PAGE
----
Skip to main content

Historic milestone for African-American voters in 2012

By Cornell Belcher, CNN Contributor
May 9, 2013 -- Updated 1627 GMT (0027 HKT)
Residents in Harlem celebrate Barack Obama`s first election as president November 4, 2008, in New York City.
Residents in Harlem celebrate Barack Obama`s first election as president November 4, 2008, in New York City.
STORY HIGHLIGHTS
  • Census report confirms African-American turnout rate exceed white turnout in 2012
  • Cornell Belcher says the fact is a huge milestone in the story of enfranchising African Americans
  • Will high turnout persist after Barack Obama leaves office?
  • Belcher: If African-Americans see power of the ballot to effect change, turnout will stay high

Editor's note: Cornell Belcher, a CNN contributor, was the Democratic National Committee's pollster under Chairman Howard Dean in 2005 and worked on the 2008 and 2012 Obama campaigns. Follow him on Twitter: @cornellbelcher

(CNN) -- "But if we know enough to be hung, we know enough to vote. If the Negro knows enough to pay taxes to support the government, he knows enough to vote; taxation and representation should go together. If he knows enough to shoulder a musket and fight for the flag, fight for the government, he knows enough to vote ... "

-- Frederick Douglass ("What the Black Man Wants," 1865)

Yet another milestone of great American historical importance has come to pass with embarrassingly little tribute. And much like the election of President Barack Obama, many of us also thought we would never live to see this racial ceiling broken.

Cornell Belcher
Cornell Belcher

But unlike the election and re-election of the first black president, the media has paid remarkably little notice to news that might well have more impact on the political trajectory of this country over the next decade than the election of a single president.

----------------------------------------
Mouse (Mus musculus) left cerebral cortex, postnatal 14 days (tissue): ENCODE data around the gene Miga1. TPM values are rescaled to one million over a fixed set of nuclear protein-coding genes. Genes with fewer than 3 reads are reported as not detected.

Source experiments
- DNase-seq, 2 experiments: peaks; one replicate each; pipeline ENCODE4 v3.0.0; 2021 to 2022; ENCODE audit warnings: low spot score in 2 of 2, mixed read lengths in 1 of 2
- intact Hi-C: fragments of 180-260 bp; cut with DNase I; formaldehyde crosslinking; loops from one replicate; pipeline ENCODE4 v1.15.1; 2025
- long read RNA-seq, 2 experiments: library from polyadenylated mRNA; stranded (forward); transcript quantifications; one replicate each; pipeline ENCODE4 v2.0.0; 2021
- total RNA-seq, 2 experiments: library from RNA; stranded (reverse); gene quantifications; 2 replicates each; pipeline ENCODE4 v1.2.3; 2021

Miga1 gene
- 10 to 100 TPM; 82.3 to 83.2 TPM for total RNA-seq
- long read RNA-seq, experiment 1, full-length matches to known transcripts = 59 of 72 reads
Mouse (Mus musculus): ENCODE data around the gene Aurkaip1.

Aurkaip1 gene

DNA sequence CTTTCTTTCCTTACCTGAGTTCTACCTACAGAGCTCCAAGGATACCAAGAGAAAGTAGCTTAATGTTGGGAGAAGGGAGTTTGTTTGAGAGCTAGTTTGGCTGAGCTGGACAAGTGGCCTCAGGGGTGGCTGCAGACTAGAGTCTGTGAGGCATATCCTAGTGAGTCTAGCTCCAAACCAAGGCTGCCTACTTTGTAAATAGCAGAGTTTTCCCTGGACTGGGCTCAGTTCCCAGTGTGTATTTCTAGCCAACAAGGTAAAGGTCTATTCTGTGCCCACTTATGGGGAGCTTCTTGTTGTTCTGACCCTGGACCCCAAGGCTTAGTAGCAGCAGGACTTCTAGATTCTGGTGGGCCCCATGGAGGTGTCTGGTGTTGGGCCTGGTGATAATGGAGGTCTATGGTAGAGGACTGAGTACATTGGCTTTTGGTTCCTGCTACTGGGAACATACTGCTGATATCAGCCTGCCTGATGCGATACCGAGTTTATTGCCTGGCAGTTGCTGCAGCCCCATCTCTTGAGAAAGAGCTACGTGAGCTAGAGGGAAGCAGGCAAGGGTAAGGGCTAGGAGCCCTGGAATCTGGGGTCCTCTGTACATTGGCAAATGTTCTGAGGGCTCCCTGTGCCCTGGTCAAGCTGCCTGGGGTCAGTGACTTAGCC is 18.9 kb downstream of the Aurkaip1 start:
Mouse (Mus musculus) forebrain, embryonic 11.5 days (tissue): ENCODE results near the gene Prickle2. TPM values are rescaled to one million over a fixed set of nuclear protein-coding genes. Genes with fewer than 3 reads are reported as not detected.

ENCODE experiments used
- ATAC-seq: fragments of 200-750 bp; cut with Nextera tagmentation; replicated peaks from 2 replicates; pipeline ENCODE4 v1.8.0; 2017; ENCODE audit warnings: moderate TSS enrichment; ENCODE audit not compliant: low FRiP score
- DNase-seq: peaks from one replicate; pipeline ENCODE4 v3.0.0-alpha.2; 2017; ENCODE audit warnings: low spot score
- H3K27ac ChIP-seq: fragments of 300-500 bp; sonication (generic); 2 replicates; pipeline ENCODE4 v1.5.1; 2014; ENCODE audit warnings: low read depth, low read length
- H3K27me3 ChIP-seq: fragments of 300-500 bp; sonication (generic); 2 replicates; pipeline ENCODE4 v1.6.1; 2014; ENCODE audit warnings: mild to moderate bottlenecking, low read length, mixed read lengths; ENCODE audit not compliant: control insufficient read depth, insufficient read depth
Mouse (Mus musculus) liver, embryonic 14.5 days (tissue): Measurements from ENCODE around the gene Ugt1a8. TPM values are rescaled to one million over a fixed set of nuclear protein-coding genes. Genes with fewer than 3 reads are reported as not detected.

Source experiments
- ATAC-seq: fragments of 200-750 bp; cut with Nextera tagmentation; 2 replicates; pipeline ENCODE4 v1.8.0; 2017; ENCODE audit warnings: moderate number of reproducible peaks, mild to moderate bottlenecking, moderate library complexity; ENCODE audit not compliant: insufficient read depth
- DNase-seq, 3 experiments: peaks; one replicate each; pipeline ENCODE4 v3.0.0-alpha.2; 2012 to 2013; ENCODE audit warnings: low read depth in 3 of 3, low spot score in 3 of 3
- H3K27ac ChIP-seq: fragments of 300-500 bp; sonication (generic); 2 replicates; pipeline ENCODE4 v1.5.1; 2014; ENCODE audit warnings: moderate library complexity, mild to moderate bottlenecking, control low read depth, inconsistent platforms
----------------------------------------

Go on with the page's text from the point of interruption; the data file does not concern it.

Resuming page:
According to a new Census Bureau report, "In 2012, blacks voted at a higher rate (66.2%) than non-Hispanic whites (64.1%) for the first time since the Census Bureau started publishing voting rates by the eligible citizenship population in 1996."

Now, given the innumerable battles to secure this most important right of democracy -- from the blood-soaked battlefields of the Civil War to the halls of Congress and courts, to the strife-torn streets of the Civil Rights era -- few things in our collective political history has borne so heavy a toll on our democracy as the enfranchisement of the African-American.

That the group for which so many hurdles have been thrown upon to block the vote has for the first time become the group most likely to vote is something like a big deal.

Over a century ago, in the final days of the Civil War and of President Abraham Lincoln's administration, Congress passed the 13th Amendment. And on this past November 6, our first African American president, hailing from the state of Illinois and a Lincoln devotee, rode to victory on the power of an expanding black electorate.

It is the sum of all hopes and all fears given birth by black enfranchisement. Those who feared the black vote from the very beginning -- those architects of Jim Crow -- understood that it could give birth to transcending possibilities that were once unimaginable, such as the electing of a black guy with a name like Obama as president.

Unfortunately, the battle to minimize the impact of African-Americans increased participation is already underway -- and it's both typical and predictable.

Demographer William Frey from the Brookings Institution, who did a study on the subject for the Associated Press, asserts Mitt Romney would be president had the 2012 turnout looked more like it did in 2004. Well duh. It was our job to make sure it didn't look like 2004.